Unite concedes at Monarch Airlines

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Unite’s decision to call off a local government strike in October is well known. Less well publicised has been the union’s role at Luton-based Monarch Airlines, where its members suffered massive pay cuts and wholesale redundancies in the past month.

Monarch is a medium-size airline, its 42 aircraft flying 6 million holidaymakers to the Mediterranean last year. It has been owned by Swiss multimillionaires the Mantegazzas for 47 years but wasn’t making much profit in a holiday market down 20 percent since 2008.
Monarch needs a new fleet and the Mantegazzas did not want to shell out. So they sold to City investment firm Greybush Capital in a deal completed in late October.

The price sought by Greybush was a cut of 900 in the workforce of 3,300 and pay cuts of up to 30 percent.

Monarch insisted it must move to a “low-cost” airline model in order to compete with Ryanair and EasyJet. It identified Greybush as “preferred bidder” on 23 September and, a day later, joined Unite and pilots’ union Balpa in issuing a joint statement declaring, “Monarch staff groups support restructuring.” This announced “changes [that] impact all areas and involve concessions of up to 30 percent in salaries”, but noted, “Following supportive discussions with union representatives of Balpa and Unite, staff balloted…and on average more than 90 percent voted in favour.”

Unite national officer Oliver Richardson was quoted saying, “Our priority is the welfare and longer-term job security of our members.” Balpa general secretary Jim McAuslan said, “Pilots and their colleagues at Monarch have made major sacrifices to secure the future of this important British company.”

Unite was reluctant to comment further, but Richardson confirmed to trade paper Travel Weekly, “All groups are taking significant pay cuts. For crew, the big cuts are [in] variable pay associated with flying and basic pay for senior crew.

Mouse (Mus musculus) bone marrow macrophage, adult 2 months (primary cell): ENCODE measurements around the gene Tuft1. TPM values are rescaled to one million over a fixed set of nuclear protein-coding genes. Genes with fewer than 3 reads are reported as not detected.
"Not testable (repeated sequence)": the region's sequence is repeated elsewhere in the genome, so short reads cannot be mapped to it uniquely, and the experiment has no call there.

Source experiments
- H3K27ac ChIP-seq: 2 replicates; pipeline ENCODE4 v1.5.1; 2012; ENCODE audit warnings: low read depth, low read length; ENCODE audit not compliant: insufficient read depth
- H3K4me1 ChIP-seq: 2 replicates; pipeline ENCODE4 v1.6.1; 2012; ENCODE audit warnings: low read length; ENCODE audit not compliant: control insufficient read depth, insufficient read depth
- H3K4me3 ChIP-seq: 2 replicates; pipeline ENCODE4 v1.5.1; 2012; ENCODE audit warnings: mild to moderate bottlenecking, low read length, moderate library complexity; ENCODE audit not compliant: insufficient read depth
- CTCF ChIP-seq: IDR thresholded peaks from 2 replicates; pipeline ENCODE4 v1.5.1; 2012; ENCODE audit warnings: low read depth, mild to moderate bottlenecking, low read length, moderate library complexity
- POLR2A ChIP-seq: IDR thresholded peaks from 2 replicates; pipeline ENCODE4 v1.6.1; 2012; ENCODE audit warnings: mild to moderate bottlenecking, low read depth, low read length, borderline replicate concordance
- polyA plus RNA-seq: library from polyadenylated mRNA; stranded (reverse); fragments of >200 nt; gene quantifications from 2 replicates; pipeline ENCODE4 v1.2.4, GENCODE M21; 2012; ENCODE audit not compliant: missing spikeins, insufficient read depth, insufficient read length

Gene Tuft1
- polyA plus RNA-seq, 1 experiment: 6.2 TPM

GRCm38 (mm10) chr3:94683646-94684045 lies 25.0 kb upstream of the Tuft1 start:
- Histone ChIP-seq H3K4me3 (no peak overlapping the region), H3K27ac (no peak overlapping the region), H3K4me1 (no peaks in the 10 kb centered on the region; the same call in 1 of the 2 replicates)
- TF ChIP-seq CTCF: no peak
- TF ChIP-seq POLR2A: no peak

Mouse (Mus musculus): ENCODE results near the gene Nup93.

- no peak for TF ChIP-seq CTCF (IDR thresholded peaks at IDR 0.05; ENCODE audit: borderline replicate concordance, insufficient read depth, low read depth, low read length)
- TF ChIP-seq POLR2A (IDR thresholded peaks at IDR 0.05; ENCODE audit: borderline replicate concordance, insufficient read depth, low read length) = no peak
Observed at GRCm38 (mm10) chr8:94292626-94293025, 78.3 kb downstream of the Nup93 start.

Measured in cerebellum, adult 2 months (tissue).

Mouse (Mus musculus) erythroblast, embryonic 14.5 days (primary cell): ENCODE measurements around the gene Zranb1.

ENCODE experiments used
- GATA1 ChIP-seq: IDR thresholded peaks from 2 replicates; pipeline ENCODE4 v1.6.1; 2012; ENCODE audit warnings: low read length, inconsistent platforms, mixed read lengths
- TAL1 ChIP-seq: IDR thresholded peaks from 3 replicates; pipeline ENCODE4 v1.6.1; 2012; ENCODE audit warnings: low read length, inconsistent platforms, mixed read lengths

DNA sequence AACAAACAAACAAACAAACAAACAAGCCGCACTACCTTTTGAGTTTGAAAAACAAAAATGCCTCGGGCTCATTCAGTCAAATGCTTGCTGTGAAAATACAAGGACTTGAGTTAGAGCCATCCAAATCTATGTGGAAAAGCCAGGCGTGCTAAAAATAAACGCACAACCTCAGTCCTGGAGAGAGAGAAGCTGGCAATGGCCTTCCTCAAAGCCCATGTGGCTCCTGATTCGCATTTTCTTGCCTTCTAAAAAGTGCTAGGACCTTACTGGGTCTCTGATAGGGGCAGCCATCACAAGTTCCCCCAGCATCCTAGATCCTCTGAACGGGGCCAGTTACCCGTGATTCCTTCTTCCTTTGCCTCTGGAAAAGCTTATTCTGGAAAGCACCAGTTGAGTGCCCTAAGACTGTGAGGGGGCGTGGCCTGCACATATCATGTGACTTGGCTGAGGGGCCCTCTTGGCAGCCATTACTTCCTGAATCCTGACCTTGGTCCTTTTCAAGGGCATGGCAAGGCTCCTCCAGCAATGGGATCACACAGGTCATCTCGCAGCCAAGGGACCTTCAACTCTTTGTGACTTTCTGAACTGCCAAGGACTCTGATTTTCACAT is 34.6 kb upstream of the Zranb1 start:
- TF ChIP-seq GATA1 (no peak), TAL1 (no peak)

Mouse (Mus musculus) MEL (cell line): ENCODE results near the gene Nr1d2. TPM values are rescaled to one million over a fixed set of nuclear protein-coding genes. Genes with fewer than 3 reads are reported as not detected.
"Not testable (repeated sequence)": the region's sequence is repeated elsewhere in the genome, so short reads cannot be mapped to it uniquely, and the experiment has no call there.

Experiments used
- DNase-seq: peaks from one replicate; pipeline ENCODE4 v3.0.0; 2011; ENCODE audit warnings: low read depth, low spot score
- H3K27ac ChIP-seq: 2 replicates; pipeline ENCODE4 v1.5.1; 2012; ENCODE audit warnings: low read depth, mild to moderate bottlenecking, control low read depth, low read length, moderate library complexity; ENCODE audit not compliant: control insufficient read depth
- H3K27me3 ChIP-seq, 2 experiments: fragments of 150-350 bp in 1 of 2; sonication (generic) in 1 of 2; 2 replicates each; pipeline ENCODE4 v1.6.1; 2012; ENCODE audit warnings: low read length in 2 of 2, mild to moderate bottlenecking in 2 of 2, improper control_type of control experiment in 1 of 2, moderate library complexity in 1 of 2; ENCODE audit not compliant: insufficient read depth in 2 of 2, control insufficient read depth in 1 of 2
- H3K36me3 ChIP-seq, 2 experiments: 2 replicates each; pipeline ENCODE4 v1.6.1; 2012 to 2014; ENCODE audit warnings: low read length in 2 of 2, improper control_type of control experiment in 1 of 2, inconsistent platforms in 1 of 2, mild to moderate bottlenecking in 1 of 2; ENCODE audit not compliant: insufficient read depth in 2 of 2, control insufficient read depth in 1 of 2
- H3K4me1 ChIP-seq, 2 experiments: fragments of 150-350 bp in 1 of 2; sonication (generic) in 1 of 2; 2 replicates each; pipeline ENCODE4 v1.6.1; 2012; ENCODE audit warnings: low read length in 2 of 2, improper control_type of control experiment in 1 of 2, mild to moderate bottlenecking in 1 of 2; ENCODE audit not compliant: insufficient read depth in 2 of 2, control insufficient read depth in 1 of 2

“Main crew can’t have the same cuts to their basic as pay would be below the legal minimums, but their variable [pay] is a higher proportion of their total income. Engineers face similar cuts to pilots [ie up to 30 percent].”

Richardson justified these huge concessions, saying, “We’re faced with the real prospect of all jobs being at risk if the company went into administration. We saved as many as possible and protected pay and terms and conditions as best as we could.” There was no alternative as far as Unite is concerned. But there was.

While Monarch workers were surrendering on jobs and pay, pilots at Air France went on strike for 14 days from mid-September against parent Air France-KLM’s plans for rapid growth at “low-cost” subsidiary Transavia. They understood Transavia’s expansion would come at the expense of their wages and conditions.

It was the longest strike in Air France history and cost Air France £330 million. When pilots threatened to stay out indefinitely, the Financial Times reported, “Air France-KLM has dropped plans to develop its low-cost airline across Europe.”

The action divided the French government. At one point prime minister Manuel Valls sided with management to declare the strike was damaging France, only for transport minister Alain Vidalies to tell reporters, “The Transavia project has been abandoned” ahead of Air France making an announcement.

Unfortunately, the pilots’ unions then called off the strike without an agreement and Air France made it clear it would not drop plans for Transavia in France. Nonetheless, it was a partial victory and the lessons seem clear.

When Greybush took over Monarch on 24 October, the airline announced 700 redundancies, explaining it had won further concessions including increased part-time working. Unite gave a “cautious welcome”, noting, “Our priority now is the welfare and longer-term job security of our members.” It’s not the end of the story, but you might think it’s a bit late.